Data now informs every business decision — hiring not excluded. In fact, LinkedIn’s 2018 Global Recruiting Trends report found 79 percent of recruiting and HR pros are at least ‘somewhat likely’ to use hiring data in the next two years.
However, 14 percent are unsure how to use it, 20 percent are unsure where to get it, and 42 percent believe their data is poor-quality.
To help you properly collect and use hiring data throughout your process, we turned to the experts:
1. Determine your approach to hiring data
The common debate is whether hiring professionals should take a “mechanical” or “clinical judgment” approach in combining data points to make a decision.
The mechanical approach consists of the combination of data to develop a formal algorithmic, objective procedure (e.g., an equation) to reach a decision. This is typically the approach taken when you read about the use of “big data” or “artificial intelligence” in selection.
The clinical judgment approach typically relies on human judgment that is based on information contemplation and, sometimes, discussion with others in a group consensus meeting. A good example of this may be a recruiter looking at a resume, LinkedIn profile, or other digital data gathered in a Google search on a candidate or a hiring manager conducting an interview.
The argument for the mechanical approach is there is less bias in the hiring process, and the objective nature of the process should result in better prediction of job performance (assuming the data plugged into the algorithm is a valid predictor of job performance for the targeted job).
The clinical judgment approach is often used because recruiters and hiring managers in particular feel they can identify the best candidates based on their personal experience and expertise. Another way to put it is “hiring managers don’t need no stinking data.”
The research and my personal experience would suggest the clinical approach can be dramatically improved if individuals are trained on how to use the data.
2. Identify KSAOs and map them to your hiring process
Start by clearly defining what is important to be successful on the targeted job. Typically, this is determined by conducting a job analysis. The outcome of the job analysis typically is a list of knowledge, skills, abilities and other characteristics (KSAOs) for a given job or role. Note that sometimes organizations will use competencies as another term for KSAOs.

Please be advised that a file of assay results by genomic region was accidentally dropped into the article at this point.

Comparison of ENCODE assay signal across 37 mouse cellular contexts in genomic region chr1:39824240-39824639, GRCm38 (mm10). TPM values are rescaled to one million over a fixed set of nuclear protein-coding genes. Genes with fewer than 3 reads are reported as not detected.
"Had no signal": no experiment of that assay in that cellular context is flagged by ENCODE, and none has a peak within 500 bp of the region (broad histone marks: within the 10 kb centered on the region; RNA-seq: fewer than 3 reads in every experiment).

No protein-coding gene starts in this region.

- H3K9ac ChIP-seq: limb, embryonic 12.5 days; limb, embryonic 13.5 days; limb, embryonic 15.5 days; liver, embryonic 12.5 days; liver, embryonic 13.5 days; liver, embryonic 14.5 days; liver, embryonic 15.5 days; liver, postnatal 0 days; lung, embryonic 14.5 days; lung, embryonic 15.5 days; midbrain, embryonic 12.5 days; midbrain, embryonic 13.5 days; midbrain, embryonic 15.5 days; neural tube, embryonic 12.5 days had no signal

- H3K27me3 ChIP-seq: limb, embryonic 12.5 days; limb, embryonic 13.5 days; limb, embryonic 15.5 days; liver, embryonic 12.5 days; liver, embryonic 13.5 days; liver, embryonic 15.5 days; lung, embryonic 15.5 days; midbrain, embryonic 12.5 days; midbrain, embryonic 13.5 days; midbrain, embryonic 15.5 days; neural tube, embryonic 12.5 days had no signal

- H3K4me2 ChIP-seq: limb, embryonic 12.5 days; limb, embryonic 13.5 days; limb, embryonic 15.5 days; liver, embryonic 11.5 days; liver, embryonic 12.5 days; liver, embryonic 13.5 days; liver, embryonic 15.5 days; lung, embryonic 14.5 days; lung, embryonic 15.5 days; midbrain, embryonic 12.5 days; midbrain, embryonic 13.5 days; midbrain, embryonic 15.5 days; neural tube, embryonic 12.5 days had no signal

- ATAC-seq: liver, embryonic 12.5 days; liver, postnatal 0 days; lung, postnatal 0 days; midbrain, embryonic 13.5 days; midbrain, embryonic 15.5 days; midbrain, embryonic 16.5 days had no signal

Next, design your selection process. In other words, what are you going to measure, how are you going to measure it, and how will you combine the data you gather to make selection decisions? The design will be based on your parameters for the selection process (e.g., cost, people involved, timing, technology, etc.).
You also want to consider which KSAOs you want to measure in your selection process and which ones on which you can train new hires. In the end, you want to create a process that measures your targeted KSAOs in the most valid, cost-effective, efficient, fair, and candidate-friendly process possible.
Build a coverage grid that maps your process to the targeted KSAOs. This grid will tell you which selection tool/step in the process will measure which targeted KSAO/competency and the data gathered from each tool.
3. Calculate metrics to improve overall business outcomes
Successfully utilizing these five metrics and translating them into actions will help drive more successful business outcomes from your hiring processes:
Cost-Per-Hire (CPH): Knowing this number can help make wiser investment decisions, outline referral bonuses, and save the company money over time. On average, cost-per-hire is $4,129. Recruiters should be responsible for matching or beating internal CPH.
How to calculate: (External Costs) + (Internal Costs) / Total Number of Hires in a Time Period
Time to Hire: This metric is the amount of time it takes to fill a position, the average is 42 days.
How to calculate: (Date Hired) – (Date Posted)
Turnover Rate: When a company has a high employee turnover rate, it undoubtedly hurts the bottomline. Companies should keep an eye on employees leaving the organization so they can analyze, and hopefully minimize, causes of turnover.
How to calculate: (Number of Separations Per Year) / Avg. Number of Employees Per Year) x 100
Turnover Cost: If turnover rate is high or increasing, so is turnover cost. There are other non-monetary costs that turnover effects as well, such as decreasing employee engagement, lowered employee morale, and an increase in work gossip.
How to calculate: Total Cost of Separation + Vacancy + Replacement + Training
Absence Rate: Paid time off (PTO) costs employers between 20.9% and 22.1% of their total payroll. The high price tag on employee absence affects companies even more when lost productivity, employee morale, and impermanent labor costs are measured.
How to calculate: [(Number of Days Absent in Month) / (Avg. Number of Employees in Month) x (Workdays)] x 100